Anand and Kramnik or Should I Stay or Should I Go?

Anand and Kramnik

In the chess world, which I enjoy although about which I’m aware my loyal fans are somewhat less enthusiastic, there is an interesting dichotomy in the behavior of two former world champions, Vladimir Kramnik and Viswanathan Anand. Anand is still playing top level chess while Kramnik decided to give up competitive chess. Whose decision is right and whose is wrong?

It is certain one must be a good decision while the other is bad because they are in opposition to each other. Is it proper to continue to play chess competitively when you were once world champion but have little or no chance of once against ascending those dizzying heights? Kramnik is five years younger than Anand but decided he’d had enough, while Anand is still playing and doing extremely well at top-level events.

Surely, we must decide one of the two is correct while the other made a terrible mistake. That is our job, after all. It is all but impossible that both adults are capable of making the best decision about their own life and that I shouldn’t be telling them how to go about living.

It’s impossible that Anand enjoys playing chess and feels he is a role-model for the many young Indian players who are making their presence known with some great chess. Therefore, the best decision for him was to keep playing the game he loves. No, I must inform him that his once greatness is gone and now, he must retire to save his dignity.

It is likewise quite clear that Kramnik, younger than Anand, still has some great chess in him. That just because he doesn’t enjoy playing as much and wants to pursue other avenues in his life is no reason to quit so young. I am just the person to tell him how to go about leading his life.

It’s impossible for mentally capable adults to make better decisions about their life than I can make for them. Frankly, I think the governments of India and Russia should interject themselves into this matter and pass a law forcing Anand to quit and Kramnik to return to the game. Or, wait, forcing them both to quit, or no, forcing them both to keep playing. Or something. We need government oversight; we need other people telling us how to lead our lives. Yes! I’m outraged at one of them, I’m not sure which, but there is wrongness here and it must be addressed! Who better to do it than me? Than the government?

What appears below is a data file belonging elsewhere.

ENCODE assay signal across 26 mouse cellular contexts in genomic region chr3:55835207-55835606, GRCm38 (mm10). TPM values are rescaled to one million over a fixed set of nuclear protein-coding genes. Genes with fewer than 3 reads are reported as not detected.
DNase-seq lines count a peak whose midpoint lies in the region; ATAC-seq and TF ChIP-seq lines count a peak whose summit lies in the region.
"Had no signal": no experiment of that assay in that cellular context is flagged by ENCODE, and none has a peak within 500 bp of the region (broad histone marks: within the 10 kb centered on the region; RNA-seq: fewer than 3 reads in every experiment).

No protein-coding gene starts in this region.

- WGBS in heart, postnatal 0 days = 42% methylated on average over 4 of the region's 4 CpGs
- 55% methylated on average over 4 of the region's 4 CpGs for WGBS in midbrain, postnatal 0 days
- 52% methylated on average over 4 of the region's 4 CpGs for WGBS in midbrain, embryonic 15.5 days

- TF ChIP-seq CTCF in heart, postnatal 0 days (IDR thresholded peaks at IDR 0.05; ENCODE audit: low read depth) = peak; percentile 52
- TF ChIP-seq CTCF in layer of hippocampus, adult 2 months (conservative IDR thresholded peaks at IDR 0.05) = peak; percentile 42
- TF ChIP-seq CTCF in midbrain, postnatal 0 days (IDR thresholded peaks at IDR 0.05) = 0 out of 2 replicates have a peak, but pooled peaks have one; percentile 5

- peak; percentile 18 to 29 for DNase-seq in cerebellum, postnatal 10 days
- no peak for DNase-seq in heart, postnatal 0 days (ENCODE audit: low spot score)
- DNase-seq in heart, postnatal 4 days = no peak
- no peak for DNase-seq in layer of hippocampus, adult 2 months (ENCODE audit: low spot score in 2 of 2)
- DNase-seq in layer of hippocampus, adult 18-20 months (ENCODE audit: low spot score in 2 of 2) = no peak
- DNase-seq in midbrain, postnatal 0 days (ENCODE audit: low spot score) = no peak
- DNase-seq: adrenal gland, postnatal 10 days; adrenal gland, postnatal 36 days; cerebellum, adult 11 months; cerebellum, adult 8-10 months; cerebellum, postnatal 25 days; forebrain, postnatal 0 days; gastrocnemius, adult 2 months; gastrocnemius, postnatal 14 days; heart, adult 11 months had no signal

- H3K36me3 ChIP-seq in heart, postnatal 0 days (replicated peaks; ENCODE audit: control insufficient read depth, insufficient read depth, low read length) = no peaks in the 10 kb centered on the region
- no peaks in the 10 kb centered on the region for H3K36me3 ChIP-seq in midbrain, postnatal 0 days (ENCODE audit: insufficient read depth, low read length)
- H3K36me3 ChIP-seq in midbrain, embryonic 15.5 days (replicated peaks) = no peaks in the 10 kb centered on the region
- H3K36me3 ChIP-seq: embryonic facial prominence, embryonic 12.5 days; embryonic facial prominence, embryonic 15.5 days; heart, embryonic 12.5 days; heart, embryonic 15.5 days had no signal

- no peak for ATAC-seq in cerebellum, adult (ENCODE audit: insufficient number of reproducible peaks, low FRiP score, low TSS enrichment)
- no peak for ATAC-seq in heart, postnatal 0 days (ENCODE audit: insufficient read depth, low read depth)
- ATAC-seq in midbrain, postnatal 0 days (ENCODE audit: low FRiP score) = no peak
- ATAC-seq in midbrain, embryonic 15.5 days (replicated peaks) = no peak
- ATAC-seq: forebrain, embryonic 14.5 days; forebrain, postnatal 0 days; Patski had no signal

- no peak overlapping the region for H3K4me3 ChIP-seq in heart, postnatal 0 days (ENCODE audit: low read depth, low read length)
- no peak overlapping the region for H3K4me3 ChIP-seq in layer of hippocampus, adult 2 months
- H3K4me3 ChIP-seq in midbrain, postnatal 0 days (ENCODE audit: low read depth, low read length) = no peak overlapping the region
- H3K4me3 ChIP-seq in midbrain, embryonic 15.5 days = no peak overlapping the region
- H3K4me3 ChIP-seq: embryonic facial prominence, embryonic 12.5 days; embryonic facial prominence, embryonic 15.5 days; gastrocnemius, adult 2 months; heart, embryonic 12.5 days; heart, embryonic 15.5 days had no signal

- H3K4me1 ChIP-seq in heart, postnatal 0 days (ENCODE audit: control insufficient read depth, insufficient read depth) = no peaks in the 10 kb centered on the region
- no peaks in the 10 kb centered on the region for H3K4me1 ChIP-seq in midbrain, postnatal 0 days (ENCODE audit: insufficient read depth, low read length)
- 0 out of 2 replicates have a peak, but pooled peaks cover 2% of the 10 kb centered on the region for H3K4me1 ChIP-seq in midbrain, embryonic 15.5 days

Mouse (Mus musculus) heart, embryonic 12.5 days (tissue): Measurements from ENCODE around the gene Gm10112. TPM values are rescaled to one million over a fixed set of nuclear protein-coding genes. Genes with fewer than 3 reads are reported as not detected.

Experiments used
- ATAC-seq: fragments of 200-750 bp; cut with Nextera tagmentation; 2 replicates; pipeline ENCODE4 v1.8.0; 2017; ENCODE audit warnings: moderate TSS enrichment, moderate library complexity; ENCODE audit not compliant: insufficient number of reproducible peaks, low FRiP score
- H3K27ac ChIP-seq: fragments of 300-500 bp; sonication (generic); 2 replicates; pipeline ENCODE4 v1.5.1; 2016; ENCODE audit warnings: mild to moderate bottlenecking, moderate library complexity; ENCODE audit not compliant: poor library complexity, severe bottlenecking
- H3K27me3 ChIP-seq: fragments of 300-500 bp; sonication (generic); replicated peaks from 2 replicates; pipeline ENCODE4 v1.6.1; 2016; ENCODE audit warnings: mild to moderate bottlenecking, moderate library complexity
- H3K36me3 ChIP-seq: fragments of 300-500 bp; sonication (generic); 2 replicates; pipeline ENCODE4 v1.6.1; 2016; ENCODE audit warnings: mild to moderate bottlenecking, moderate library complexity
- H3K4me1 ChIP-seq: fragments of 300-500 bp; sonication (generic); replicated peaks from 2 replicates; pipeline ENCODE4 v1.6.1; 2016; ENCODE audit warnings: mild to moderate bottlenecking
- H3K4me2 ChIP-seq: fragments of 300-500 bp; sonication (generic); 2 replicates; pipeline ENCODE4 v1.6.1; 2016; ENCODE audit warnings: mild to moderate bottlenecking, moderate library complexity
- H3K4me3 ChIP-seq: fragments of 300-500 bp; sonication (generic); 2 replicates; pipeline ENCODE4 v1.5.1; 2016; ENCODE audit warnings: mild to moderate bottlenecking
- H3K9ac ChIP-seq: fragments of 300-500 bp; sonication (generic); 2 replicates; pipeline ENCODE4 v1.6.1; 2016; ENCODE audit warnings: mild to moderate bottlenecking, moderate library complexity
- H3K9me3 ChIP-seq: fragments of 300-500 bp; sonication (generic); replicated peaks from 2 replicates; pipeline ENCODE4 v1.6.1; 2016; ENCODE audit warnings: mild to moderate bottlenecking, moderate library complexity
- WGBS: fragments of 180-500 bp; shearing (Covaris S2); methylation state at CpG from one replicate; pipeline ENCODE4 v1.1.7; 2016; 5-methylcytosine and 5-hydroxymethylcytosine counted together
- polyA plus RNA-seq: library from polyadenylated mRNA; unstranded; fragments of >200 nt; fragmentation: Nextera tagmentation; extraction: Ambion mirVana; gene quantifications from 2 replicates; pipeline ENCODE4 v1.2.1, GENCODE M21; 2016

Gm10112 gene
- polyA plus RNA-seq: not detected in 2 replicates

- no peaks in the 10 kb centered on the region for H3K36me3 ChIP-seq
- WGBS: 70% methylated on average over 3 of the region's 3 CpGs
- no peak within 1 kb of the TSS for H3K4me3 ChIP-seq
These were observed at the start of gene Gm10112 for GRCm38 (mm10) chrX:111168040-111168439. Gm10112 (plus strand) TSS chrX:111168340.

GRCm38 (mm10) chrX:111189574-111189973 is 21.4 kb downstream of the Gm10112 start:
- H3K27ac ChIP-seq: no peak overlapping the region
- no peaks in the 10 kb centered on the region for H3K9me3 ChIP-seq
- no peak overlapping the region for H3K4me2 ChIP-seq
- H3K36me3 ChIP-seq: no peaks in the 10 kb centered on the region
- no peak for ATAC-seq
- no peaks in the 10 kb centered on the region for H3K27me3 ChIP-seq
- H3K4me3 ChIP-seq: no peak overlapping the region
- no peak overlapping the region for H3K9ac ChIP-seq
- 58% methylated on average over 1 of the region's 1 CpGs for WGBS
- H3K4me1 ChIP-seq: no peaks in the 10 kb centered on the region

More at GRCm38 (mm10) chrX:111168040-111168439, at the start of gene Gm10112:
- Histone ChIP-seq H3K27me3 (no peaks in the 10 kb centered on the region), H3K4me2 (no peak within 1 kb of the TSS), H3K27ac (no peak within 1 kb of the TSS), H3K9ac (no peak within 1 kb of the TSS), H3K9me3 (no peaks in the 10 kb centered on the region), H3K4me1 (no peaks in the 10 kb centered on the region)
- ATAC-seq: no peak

Tom Liberman

Carlsen v. Anand – The King is dead, Long Live the King

Carlsen Anand chess matchI’m a chess player so recent events in the world of chess have captured my attention. Perhaps most of the people who read my blog will be less interested. The World Chess Championship between former champion Viswanathan Anand and the  new champion Magnus Carlsen just completed and it was an interesting match for a number of reasons that go beyond the world of chess.

Carlsen is the epitome of the young challenger while Anand filled the role of the aging champion of diminishing skills. Age is a factor in all sports including chess which is physically as well as mentally demanding. It is not easy to keep your focus during the entirety of a six-hour chess match. One moment of exhaustion can lead to a miscalculation and at the level of chess that Anand and Carlsen play this mistake is the difference between victory and defeat.

Going into the match Carlsen was the huge favorite. Not only is he twenty-plus years younger than Anand, 22/43, but he has also been the best chess player in the world for the last few years. His tournament play has him ranked first in the world and his rating is the highest in the history of chess. Anand, as he has grown older, has seen his play slip and is currently ranked 8th in the world.

The final score of the match was 6.5/3.5 with Carlsen winning three of the ten games played and the other seven ending in draws. The format was for a twelve-game match but the player who scores 6.5 achieves an unassailable position and Carlsen managed this after the tenth game, thus ending the match.

What I really love about a match of this nature, and of sport in general, is the competition between equals. Here we have two players, competing directly against one another, and one proves to be better than the other. There are no excuses, no controversies, no blown calls, no charges of cheating, just a pair of competitors doing their best. We can say Carlsen won and Anand lost but the reality is that when we have this sort of competition there are no real losers. The chess world wins, Carlsen ascends to the throne where he will in all likelihood reign for many years, Anand bookends a great career by losing to arguably the two best chess players the world has ever known. Anand lost his first bid at championship to Garry Kasparov who, until Carlsen, had the highest rating in the history of chess.

It’s a great time to be a chess player as well. Computers have opened up new lines of thought and play and there are a bevy of young competitors who will doubtlessly challenge Carlsen in the coming years.

The nature of life is that we have champions, that said victors grow older and make way, reluctantly with fangs bared and claws unsheathed certainly, to the young challengers. This test of fire hardens the new champion. This lesson in life is not just for champions but for each of us. We do our best at everything we try. We play by the rules and sometimes emerge the victor sometimes the defeated.

The only real losers are those who cannot be magnanimous in victory and gracious in defeat. Those who equate victory more highly than sportsmanship and simply doing their best. When we do our best; we have won.

Hail to you Viswanathan Anand, the vanquished champion.

Tom Liberman
Sword and Sorcery fantasy with a Libertarian Ideology
Current Release: The Spear of the Hunt
Next Release: The Broken Throne